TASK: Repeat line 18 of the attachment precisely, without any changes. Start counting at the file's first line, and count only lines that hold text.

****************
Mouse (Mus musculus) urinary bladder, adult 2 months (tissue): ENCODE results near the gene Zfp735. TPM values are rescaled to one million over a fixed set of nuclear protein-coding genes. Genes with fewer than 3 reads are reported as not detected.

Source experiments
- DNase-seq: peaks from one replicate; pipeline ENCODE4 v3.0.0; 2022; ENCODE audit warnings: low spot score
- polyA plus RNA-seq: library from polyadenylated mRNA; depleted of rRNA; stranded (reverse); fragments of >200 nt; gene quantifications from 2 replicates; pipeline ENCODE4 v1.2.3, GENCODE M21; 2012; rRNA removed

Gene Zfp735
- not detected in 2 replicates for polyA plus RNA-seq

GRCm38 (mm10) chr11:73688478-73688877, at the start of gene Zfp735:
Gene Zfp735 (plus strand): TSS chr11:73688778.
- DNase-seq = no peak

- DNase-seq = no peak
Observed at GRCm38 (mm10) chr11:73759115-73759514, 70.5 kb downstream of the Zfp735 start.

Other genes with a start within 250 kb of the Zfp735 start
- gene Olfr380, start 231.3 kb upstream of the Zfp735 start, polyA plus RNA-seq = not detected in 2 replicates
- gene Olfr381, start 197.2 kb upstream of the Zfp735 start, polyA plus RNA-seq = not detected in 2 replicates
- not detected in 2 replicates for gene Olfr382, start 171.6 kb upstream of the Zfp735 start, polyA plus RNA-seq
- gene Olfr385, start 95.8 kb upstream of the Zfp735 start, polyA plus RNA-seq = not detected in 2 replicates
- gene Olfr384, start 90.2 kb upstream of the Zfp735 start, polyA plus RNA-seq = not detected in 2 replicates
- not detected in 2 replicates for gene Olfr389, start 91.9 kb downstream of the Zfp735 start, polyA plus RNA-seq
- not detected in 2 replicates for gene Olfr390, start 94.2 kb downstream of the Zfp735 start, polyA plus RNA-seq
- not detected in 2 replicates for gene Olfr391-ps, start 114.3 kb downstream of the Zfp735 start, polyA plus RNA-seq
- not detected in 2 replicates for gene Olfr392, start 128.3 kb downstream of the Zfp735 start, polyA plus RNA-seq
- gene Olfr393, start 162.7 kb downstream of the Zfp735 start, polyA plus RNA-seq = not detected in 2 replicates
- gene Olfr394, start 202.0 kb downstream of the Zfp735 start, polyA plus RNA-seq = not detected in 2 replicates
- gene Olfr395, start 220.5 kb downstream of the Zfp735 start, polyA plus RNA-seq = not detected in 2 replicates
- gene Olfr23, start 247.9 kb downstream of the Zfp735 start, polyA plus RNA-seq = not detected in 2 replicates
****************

- not detected in 2 replicates for gene Olfr389, start 91.9 kb downstream of the Zfp735 start, polyA plus RNA-seq